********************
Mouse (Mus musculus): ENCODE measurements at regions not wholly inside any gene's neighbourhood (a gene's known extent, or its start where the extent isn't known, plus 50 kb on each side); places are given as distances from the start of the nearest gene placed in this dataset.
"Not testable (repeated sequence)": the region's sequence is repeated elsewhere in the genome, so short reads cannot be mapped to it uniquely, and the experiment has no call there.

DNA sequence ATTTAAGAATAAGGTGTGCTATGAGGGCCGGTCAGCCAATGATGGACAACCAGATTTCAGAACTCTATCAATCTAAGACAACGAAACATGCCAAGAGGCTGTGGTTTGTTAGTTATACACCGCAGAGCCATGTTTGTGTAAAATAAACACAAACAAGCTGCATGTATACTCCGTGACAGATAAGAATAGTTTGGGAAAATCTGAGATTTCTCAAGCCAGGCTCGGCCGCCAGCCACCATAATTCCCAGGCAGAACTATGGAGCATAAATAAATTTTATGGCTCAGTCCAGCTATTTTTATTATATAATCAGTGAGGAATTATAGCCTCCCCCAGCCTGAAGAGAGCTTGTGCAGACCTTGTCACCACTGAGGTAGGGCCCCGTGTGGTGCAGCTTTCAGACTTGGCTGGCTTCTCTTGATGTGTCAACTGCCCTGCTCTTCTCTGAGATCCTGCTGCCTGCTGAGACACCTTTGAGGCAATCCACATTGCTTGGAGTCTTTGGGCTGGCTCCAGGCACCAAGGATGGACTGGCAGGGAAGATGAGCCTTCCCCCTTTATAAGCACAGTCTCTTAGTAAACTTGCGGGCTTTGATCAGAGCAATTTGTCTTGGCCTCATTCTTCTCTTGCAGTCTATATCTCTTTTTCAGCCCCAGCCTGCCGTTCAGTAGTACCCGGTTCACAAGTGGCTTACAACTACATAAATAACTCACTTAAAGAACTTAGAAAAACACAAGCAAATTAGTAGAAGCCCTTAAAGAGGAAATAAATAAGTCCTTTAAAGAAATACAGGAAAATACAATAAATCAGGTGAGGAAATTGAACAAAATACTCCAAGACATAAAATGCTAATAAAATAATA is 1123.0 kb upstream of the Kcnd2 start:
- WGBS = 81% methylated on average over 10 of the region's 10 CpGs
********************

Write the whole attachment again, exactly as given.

Mouse (Mus musculus): ENCODE measurements at regions not wholly inside any gene's neighbourhood (a gene's known extent, or its start where the extent isn't known, plus 50 kb on each side); places are given as distances from the start of the nearest gene placed in this dataset.
"Not testable (repeated sequence)": the region's sequence is repeated elsewhere in the genome, so short reads cannot be mapped to it uniquely, and the experiment has no call there.

DNA sequence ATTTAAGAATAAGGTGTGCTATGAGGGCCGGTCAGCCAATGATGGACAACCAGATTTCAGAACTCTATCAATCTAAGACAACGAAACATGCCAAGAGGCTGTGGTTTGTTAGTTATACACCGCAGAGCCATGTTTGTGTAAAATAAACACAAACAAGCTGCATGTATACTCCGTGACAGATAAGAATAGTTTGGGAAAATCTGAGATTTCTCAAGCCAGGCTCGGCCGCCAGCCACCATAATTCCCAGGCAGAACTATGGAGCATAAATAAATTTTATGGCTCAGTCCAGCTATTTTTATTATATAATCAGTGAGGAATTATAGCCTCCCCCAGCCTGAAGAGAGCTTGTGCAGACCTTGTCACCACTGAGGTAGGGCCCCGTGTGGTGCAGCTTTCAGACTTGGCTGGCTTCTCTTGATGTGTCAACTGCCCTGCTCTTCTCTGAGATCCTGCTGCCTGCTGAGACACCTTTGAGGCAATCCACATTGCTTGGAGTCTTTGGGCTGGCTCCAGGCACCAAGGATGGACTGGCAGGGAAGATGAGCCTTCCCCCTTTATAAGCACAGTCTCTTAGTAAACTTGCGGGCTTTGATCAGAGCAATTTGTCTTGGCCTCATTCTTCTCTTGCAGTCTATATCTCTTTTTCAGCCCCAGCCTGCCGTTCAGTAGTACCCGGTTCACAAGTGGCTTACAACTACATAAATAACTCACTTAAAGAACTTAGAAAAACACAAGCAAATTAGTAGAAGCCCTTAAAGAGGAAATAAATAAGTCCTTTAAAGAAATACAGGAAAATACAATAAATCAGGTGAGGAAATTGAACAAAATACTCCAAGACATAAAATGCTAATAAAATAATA is 1123.0 kb upstream of the Kcnd2 start:
- WGBS = 81% methylated on average over 10 of the region's 10 CpGs